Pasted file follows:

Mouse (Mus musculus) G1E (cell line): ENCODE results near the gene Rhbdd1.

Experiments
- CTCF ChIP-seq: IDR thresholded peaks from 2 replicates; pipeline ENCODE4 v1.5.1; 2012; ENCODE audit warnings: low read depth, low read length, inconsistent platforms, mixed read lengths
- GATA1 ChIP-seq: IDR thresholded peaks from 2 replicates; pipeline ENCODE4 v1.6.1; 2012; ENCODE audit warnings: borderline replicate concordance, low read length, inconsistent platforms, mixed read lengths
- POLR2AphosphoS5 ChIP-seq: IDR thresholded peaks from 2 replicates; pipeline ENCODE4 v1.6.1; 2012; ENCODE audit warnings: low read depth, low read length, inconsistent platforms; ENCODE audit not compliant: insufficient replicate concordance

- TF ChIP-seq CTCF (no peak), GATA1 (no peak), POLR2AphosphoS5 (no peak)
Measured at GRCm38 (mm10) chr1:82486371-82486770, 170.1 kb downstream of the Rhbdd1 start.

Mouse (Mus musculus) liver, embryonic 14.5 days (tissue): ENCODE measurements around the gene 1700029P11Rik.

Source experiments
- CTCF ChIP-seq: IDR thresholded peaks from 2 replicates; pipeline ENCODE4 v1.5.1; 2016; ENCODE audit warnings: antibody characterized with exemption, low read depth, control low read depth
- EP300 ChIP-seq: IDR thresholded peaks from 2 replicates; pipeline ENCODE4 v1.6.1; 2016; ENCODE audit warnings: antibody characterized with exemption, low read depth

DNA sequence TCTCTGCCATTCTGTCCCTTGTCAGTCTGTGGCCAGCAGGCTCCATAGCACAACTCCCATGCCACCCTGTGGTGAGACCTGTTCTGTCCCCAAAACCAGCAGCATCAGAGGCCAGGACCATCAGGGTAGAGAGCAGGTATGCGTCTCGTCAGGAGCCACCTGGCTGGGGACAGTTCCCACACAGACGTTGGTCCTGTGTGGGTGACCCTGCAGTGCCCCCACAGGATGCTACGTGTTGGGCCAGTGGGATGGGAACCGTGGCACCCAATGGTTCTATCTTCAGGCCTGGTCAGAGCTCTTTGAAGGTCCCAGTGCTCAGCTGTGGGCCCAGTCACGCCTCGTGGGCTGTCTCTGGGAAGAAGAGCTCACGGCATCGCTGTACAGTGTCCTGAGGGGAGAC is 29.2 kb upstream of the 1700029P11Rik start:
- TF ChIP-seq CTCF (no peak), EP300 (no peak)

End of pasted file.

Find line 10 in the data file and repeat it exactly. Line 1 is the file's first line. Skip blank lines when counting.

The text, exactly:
- CTCF ChIP-seq: IDR thresholded peaks from 2 replicates; pipeline ENCODE4 v1.5.1; 2016; ENCODE audit warnings: antibody characterized with exemption, low read depth, control low read depth